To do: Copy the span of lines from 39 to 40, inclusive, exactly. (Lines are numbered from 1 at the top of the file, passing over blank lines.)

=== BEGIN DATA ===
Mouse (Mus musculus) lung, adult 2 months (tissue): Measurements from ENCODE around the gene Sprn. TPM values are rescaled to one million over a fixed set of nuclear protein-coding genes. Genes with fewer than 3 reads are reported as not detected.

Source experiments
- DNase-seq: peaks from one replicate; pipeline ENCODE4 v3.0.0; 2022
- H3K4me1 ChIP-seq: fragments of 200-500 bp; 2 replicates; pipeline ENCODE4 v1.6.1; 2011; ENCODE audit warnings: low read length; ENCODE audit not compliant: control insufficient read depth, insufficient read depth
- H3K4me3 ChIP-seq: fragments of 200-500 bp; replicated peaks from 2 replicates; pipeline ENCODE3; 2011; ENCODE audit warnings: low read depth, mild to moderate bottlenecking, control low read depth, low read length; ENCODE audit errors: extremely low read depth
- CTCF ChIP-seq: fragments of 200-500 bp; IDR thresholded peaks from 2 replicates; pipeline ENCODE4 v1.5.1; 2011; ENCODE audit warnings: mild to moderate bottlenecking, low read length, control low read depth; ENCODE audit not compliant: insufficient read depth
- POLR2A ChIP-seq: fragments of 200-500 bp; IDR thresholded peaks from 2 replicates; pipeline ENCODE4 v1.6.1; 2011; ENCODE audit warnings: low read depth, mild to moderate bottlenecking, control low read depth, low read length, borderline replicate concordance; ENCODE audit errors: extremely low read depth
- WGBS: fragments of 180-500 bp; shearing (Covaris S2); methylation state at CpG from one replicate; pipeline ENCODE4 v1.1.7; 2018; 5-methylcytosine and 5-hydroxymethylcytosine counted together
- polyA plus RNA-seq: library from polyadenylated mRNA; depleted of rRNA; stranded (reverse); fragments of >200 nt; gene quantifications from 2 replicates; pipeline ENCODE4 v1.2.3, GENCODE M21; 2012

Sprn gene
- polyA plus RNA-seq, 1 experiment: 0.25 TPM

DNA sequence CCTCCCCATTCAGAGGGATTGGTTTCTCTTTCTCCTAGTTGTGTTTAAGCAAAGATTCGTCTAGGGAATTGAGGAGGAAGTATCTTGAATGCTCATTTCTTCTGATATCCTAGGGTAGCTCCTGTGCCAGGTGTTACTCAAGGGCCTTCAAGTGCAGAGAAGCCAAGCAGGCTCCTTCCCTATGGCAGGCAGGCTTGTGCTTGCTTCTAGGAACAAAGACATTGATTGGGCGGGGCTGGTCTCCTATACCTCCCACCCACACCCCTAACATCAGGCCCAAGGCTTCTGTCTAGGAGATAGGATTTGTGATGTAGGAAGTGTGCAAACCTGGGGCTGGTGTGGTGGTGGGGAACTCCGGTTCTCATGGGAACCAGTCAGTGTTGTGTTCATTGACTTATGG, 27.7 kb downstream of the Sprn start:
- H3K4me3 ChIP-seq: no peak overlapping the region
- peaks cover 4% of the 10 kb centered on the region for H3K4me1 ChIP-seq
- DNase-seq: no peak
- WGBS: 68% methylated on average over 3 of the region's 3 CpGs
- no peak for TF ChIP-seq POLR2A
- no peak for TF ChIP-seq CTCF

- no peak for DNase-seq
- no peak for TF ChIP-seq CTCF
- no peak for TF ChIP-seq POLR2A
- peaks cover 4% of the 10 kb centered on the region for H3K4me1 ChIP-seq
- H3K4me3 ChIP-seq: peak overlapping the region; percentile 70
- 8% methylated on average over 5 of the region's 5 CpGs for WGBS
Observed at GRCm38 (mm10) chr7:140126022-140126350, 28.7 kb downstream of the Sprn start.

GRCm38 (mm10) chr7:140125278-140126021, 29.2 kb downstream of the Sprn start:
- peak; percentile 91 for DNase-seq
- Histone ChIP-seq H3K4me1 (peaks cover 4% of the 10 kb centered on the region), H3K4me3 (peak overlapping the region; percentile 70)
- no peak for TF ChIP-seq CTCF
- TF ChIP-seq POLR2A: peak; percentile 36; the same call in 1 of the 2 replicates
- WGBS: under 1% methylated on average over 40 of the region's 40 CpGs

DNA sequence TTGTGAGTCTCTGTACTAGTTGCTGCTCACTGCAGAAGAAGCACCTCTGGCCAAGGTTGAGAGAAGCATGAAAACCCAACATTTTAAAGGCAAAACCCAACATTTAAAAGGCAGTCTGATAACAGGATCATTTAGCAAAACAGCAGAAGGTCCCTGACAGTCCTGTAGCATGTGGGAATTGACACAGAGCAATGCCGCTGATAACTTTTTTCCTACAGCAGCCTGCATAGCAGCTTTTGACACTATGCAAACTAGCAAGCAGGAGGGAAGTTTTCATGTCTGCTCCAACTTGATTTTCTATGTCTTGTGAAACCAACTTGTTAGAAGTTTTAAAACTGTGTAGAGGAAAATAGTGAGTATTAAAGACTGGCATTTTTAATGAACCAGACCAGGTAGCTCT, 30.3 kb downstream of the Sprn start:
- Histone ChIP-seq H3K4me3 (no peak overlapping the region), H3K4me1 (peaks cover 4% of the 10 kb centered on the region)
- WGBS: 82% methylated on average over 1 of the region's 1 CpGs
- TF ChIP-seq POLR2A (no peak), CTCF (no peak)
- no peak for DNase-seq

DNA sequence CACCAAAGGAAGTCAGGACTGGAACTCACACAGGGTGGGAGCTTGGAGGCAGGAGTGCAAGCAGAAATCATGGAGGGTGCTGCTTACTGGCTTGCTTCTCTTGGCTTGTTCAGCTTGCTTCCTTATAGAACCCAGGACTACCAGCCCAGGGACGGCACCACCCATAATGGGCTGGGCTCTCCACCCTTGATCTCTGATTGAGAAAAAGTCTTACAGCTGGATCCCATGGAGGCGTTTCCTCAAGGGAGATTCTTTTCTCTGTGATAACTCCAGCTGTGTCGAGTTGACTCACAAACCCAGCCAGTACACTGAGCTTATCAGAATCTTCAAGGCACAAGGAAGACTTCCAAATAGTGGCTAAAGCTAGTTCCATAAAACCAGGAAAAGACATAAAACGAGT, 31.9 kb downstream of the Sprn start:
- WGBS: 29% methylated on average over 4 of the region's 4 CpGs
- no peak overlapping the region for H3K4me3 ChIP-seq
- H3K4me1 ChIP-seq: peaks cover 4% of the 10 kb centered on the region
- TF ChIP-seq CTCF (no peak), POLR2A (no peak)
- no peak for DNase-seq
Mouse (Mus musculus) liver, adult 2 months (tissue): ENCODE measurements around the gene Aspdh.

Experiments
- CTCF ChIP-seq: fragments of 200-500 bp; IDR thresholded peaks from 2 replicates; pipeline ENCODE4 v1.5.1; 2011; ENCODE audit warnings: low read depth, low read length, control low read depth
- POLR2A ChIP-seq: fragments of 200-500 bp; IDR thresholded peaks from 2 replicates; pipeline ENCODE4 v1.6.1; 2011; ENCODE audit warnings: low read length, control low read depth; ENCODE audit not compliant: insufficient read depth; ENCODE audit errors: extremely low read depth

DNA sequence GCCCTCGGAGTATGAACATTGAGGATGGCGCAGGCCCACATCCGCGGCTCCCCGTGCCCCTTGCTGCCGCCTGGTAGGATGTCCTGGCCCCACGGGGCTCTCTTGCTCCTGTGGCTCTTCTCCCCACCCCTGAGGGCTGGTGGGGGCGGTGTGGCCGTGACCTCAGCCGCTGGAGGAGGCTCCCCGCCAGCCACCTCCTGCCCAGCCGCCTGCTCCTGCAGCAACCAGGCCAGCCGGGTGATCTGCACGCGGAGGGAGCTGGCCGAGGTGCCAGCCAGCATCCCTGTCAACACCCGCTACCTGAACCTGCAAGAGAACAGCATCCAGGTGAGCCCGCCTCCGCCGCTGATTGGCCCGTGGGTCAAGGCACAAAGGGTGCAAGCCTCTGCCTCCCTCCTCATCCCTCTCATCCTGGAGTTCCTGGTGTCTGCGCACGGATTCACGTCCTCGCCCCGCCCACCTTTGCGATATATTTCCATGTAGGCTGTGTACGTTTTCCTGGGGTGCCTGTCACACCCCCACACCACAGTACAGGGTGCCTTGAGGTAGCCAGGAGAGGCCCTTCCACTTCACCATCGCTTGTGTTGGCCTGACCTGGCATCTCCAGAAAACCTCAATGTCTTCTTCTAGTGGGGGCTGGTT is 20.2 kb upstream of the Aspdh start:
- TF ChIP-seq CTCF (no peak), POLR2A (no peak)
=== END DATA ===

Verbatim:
- no peak overlapping the region for H3K4me3 ChIP-seq
- H3K4me1 ChIP-seq: peaks cover 4% of the 10 kb centered on the region